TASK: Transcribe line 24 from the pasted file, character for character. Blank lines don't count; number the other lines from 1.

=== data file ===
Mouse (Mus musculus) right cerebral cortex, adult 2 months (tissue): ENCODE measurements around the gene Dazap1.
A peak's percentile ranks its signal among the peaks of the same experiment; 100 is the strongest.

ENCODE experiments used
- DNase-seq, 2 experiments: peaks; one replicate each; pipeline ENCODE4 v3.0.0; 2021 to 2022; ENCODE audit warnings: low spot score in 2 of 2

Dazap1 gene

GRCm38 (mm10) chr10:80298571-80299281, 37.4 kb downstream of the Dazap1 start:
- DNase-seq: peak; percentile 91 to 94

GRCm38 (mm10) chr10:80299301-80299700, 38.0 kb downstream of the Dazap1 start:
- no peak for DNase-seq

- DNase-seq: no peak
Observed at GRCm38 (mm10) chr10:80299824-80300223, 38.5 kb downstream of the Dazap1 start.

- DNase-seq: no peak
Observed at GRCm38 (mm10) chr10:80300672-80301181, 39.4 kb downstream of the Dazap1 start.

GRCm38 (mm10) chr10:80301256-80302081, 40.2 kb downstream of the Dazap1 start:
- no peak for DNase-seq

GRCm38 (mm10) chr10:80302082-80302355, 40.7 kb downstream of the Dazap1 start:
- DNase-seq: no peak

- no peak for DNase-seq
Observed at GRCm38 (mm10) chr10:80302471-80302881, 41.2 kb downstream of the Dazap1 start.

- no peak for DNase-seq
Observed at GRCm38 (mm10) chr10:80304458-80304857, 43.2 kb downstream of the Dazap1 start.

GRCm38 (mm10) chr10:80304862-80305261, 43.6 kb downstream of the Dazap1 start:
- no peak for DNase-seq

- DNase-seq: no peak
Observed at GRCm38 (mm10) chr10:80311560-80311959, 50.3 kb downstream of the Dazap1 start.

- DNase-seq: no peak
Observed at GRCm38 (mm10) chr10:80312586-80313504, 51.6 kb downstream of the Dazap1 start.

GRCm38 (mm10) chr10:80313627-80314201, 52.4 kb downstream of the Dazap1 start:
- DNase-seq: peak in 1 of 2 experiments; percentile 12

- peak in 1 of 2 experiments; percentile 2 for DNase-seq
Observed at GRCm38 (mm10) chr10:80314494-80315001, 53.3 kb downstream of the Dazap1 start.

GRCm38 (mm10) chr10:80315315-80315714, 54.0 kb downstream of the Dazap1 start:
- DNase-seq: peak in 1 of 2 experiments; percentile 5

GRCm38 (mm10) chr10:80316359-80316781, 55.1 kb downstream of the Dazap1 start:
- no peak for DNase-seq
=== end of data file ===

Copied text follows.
- DNase-seq: no peak